Technical Note #145 (COM3N4.TEC -- COM Ports and DESQview) for more
information on this.
In a given window, DESQview can hide a port by setting its I/O port
address to 0, rather than to its actual address.
When Uses Serial Ports is set to DESQview hides the port address of
1 COM 2
2 COM 1
N Both COM ports
If a port is hidden in a given window, programs running in that
window should be unable to access that port. An exception to this is
noted below, in the section headed "Programs that initialize the
serial ports". DESQview never hides the port address of COM3 or COM4,
regardless of the "Uses serial ports" setting.
2) A communications program must be set to run in background. Valid
settings for Runs in Background are Y, N, or blank. If the field is
left blank, DESQview will continue to run a program in background if
Uses Serial Ports is set to Y.
3) A communications program must be set not to swap out. Valid settings
for Can be Swapped Out are Y, N, and blank, but a communications
program should be set explicitly not to swap out. If the program is
swapped out, it will be suspended. If it is suspended, at very least
data will be lost, and at worst, a system crash could result.
Other settings are important, too.
1) As with all programs running under DESQview, allocating enough memory to
the program is important. Many communications programs call on
external programs -- most often to use download protocols which are
not built-in to the program. At the point where the external
protocol is called, the application will typically need more memory
than it has been using up to that point. Take this into account when
allocating memory usage in the DESQview Change a Program Menu.
2) Communications programs use "protocols" for file transfers -- these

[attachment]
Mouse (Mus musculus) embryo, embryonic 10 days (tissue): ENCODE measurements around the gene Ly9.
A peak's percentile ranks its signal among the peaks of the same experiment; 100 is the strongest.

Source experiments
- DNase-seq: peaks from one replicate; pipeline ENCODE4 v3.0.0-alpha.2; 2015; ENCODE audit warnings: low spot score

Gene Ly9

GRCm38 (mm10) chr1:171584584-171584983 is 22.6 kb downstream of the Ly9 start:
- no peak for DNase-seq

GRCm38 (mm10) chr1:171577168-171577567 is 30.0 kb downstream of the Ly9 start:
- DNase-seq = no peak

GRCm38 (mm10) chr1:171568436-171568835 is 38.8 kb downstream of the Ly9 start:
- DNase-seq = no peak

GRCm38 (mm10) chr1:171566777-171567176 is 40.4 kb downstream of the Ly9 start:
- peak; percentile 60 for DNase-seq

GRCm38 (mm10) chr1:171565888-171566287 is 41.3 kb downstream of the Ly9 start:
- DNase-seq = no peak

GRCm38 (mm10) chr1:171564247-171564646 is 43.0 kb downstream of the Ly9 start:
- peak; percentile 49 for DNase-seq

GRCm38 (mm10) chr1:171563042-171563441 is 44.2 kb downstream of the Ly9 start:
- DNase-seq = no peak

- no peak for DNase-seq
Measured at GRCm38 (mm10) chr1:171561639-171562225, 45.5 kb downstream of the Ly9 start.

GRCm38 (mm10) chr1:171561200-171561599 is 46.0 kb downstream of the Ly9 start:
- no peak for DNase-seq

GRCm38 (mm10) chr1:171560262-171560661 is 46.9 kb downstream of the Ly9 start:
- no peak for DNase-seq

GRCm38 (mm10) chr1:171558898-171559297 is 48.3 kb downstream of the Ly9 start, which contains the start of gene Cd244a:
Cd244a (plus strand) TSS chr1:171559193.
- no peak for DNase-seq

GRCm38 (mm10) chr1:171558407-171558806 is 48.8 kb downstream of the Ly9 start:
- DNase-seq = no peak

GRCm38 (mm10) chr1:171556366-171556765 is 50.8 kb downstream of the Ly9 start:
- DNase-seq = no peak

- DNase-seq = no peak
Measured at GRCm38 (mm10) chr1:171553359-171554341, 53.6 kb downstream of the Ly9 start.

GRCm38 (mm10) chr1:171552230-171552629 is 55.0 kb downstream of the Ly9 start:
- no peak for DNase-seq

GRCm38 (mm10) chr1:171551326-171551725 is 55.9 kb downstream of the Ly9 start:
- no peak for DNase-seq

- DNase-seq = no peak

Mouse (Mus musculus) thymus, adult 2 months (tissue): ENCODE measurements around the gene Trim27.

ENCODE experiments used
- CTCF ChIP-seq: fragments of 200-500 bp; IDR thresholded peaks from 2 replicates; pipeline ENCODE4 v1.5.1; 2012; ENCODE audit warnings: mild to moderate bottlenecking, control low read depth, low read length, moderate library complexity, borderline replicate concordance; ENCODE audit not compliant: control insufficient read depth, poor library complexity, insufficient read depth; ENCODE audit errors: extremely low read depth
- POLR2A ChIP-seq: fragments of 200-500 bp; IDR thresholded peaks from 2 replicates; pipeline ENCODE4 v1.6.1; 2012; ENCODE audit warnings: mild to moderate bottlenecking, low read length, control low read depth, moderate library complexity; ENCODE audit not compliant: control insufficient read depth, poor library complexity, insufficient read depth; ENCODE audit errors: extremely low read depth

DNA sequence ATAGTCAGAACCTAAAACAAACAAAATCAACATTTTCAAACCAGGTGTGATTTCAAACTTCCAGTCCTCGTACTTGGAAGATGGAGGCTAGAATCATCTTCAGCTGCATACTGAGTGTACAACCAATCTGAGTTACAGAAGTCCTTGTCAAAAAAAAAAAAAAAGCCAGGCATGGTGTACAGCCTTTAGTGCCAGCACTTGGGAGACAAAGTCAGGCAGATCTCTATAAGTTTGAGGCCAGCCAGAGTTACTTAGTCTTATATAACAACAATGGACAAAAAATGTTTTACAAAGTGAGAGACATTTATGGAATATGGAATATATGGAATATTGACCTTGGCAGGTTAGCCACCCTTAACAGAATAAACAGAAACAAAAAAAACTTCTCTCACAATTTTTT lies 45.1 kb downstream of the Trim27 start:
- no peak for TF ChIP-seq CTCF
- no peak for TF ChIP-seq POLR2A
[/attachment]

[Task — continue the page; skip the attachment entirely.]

are schemes which govern how the connected computers relate to each
other, how the information is organized, what error-checking routines
are going to be used, and so on. Communications programs typically
support at least a few protocols directly, and often provide for
other protocols to be added externally. What typically happens is
that such a program will allow the user to "shell out" to DOS
temporarily, and start a program which handles the file transfer with
the desired protocol.
External protocols may cause a window to close prematurely if
Close on Exit is set to Y. When an external protocol finishes a file
transfer, and issues a DOS Terminate Program call, DESQview may close
the window in which the communications program is running. If you
are using an external protocol with your communications software and
the window closes after a file transfer, try setting Close on Exit
to N. If you are using a batch file to load TSRs and a
communications program within a DESQview window, you will find that
the window remains open after the batch file has been completed; make
"exit" the last line of the batch file.
3) A program which writes either graphics or text directly to screen must be
configured NOT to do so, if it is to run in background without corrupting
the screen of foreground applications.
a) The ideal is for a program to be "DESQview- or TopView aware". Such
programs write directly to screen normally, but write to DESQview's own
video buffer when running under DESQview.
b) Programs which write directly to screen often have configuration options
which alter this strategy. Settings of this kind are often referred to
as "uses DOS calls for screen writes" or "uses BIOS writes", or "do not
write directly to screen".
c) DESQview-386 refers to QEMM-386 and DESQview running together, on an
80386 or an i486 processor. Programs running under DESQview-386 can be
"virtualized"; that is, DESQview 386 will intercept and properly manage
the screen writes of programs that write directly to the video hardware.